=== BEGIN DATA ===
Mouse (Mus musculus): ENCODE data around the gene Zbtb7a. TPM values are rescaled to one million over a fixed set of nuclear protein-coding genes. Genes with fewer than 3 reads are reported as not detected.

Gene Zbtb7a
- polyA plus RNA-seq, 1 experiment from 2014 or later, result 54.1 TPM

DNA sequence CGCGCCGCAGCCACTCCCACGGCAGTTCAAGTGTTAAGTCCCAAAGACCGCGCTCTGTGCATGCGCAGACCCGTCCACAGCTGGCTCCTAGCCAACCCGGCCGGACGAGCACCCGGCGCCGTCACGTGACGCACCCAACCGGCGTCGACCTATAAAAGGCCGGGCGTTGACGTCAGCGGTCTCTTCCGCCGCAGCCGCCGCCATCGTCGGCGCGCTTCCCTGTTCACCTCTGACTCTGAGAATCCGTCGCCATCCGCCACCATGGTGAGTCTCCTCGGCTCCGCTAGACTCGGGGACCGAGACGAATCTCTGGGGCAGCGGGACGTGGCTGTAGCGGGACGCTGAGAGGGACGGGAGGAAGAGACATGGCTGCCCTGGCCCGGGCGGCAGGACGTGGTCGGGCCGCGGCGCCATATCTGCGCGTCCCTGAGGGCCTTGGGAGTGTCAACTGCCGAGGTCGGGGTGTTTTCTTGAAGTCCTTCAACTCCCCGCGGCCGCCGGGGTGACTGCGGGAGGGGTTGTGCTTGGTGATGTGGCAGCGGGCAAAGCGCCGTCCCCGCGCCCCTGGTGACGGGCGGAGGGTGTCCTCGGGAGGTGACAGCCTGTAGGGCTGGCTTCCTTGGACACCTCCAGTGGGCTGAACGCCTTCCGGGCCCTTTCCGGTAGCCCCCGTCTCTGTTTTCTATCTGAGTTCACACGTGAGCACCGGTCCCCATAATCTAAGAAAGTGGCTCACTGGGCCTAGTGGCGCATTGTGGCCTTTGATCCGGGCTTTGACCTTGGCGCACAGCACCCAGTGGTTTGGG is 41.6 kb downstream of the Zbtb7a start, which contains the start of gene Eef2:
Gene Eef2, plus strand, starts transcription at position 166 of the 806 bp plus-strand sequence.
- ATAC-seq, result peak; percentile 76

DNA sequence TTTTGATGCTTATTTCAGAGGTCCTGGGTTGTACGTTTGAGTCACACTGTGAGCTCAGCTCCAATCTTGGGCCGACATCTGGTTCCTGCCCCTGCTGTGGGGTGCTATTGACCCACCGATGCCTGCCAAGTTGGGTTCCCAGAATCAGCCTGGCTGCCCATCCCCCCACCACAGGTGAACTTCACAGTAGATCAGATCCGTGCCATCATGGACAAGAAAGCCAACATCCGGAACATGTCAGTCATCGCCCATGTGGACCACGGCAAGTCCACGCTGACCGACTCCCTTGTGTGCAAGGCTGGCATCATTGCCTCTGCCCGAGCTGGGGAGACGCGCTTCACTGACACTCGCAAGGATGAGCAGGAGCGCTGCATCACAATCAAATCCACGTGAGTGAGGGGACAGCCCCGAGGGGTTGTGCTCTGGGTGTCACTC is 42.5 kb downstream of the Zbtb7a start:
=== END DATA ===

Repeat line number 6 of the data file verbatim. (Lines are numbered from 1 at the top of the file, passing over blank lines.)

- ATAC-seq, result peak; percentile 76